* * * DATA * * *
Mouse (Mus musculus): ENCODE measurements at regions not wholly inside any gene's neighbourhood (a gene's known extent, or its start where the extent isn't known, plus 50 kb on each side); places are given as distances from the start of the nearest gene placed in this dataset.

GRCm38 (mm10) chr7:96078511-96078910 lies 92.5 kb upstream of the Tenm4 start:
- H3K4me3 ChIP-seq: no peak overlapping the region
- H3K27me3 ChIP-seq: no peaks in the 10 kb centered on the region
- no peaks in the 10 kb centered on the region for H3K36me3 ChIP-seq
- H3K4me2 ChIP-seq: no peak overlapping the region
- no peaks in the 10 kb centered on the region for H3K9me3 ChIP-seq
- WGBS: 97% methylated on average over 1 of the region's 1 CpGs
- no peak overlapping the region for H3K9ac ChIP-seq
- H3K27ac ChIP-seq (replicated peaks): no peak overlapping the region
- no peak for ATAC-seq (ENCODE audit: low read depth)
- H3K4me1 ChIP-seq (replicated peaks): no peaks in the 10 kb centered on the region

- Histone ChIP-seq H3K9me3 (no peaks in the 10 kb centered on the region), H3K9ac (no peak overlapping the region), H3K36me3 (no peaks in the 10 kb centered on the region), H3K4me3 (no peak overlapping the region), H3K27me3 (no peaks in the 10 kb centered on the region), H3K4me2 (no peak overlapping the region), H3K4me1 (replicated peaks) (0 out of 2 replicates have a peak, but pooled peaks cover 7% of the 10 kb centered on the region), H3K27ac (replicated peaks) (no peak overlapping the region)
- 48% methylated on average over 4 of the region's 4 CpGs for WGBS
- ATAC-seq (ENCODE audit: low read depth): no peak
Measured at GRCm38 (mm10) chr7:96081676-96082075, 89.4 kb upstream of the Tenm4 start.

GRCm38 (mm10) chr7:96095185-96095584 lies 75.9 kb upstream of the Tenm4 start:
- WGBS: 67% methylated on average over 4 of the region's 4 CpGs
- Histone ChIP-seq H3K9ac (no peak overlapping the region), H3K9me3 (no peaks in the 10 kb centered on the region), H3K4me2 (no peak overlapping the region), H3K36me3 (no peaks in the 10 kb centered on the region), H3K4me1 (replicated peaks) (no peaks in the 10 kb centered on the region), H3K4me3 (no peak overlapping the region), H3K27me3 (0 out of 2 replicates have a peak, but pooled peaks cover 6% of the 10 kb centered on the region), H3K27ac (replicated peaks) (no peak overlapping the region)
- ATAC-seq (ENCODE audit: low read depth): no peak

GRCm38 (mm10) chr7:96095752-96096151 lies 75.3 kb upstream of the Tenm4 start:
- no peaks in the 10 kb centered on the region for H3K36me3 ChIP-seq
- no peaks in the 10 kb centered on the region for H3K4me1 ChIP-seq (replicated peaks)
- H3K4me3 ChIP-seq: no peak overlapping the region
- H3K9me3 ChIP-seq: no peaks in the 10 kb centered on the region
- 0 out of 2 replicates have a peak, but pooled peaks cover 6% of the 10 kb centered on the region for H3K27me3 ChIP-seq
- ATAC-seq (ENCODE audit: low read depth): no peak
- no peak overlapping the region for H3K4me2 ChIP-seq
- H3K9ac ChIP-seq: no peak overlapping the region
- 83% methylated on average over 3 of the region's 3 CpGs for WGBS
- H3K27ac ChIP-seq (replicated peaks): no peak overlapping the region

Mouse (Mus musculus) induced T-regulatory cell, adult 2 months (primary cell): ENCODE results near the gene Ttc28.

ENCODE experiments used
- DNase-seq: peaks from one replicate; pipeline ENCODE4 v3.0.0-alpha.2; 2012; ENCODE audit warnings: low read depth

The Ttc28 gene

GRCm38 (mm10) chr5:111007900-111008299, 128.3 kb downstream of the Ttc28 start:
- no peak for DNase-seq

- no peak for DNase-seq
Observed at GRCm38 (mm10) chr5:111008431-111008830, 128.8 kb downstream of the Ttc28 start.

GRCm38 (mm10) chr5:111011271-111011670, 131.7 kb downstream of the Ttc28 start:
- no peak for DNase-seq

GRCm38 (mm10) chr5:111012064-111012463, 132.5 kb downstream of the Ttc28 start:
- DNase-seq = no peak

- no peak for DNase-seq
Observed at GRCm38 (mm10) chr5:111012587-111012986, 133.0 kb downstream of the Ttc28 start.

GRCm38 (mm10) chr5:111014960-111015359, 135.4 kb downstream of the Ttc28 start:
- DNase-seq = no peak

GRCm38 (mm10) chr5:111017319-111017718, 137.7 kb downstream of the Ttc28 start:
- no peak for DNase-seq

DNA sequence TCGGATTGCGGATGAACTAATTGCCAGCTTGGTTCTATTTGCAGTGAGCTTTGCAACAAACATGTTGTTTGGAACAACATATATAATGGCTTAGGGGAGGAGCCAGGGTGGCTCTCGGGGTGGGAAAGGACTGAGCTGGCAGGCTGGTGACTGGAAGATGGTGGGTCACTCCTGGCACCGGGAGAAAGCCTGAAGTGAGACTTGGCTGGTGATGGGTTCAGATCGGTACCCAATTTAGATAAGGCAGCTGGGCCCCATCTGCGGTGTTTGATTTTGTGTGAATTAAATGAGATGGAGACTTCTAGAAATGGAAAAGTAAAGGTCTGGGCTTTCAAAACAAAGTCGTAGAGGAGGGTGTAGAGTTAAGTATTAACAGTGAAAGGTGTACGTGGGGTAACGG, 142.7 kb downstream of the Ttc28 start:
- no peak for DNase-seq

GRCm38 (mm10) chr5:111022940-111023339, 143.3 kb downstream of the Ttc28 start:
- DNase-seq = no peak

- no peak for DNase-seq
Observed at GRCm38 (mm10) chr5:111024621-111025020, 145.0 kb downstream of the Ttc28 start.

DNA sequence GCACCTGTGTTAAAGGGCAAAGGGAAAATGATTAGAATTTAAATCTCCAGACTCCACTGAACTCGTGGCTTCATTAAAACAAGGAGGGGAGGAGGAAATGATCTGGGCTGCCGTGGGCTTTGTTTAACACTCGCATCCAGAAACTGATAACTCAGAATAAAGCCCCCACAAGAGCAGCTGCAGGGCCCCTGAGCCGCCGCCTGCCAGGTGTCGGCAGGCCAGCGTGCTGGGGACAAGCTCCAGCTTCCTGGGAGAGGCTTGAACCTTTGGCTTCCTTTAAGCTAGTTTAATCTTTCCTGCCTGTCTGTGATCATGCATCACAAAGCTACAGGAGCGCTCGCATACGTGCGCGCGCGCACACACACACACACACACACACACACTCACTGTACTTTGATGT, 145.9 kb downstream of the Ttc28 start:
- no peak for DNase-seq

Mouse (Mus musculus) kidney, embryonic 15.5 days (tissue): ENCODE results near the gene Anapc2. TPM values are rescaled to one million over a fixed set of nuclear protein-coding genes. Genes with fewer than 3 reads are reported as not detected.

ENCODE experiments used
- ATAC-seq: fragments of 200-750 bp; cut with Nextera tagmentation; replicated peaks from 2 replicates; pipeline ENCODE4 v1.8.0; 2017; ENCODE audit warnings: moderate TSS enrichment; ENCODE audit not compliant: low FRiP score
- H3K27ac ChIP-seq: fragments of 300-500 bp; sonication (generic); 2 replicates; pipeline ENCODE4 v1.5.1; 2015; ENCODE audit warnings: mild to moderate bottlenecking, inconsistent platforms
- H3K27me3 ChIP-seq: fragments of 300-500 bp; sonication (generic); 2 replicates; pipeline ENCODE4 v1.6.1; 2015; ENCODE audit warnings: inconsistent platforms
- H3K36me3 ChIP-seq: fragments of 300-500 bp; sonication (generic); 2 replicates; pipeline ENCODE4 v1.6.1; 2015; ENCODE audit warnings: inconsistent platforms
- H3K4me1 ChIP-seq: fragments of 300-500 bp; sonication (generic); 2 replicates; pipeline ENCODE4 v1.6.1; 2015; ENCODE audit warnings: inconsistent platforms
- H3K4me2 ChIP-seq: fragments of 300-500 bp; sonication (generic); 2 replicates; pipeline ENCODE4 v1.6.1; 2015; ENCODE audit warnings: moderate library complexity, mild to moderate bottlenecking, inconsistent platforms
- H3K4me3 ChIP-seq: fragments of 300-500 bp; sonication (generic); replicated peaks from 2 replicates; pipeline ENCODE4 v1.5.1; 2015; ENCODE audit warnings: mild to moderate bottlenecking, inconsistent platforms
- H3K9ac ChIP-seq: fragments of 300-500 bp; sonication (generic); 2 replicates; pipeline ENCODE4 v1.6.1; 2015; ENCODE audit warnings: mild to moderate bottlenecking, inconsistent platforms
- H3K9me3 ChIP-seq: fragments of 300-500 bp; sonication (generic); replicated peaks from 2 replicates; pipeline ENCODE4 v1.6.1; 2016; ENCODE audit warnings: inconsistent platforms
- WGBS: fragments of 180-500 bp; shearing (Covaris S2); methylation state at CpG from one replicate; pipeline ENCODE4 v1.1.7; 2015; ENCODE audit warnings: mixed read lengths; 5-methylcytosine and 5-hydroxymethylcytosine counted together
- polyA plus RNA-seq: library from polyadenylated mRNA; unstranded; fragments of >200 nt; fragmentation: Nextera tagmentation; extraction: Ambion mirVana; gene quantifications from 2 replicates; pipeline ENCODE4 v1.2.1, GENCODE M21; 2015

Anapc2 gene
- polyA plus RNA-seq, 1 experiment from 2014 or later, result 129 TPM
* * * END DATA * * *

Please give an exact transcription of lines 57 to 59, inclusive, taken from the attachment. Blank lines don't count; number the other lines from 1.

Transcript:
- no peak for DNase-seq

Mouse (Mus musculus) kidney, embryonic 15.5 days (tissue): ENCODE results near the gene Anapc2. TPM values are rescaled to one million over a fixed set of nuclear protein-coding genes. Genes with fewer than 3 reads are reported as not detected.

ENCODE experiments used